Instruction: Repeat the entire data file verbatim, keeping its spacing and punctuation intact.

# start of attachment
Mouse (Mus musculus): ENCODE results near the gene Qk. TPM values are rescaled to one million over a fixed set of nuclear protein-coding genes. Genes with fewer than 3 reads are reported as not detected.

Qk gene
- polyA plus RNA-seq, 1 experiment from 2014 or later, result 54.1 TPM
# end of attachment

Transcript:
Mouse (Mus musculus): ENCODE results near the gene Qk. TPM values are rescaled to one million over a fixed set of nuclear protein-coding genes. Genes with fewer than 3 reads are reported as not detected.

Qk gene
- polyA plus RNA-seq, 1 experiment from 2014 or later, result 54.1 TPM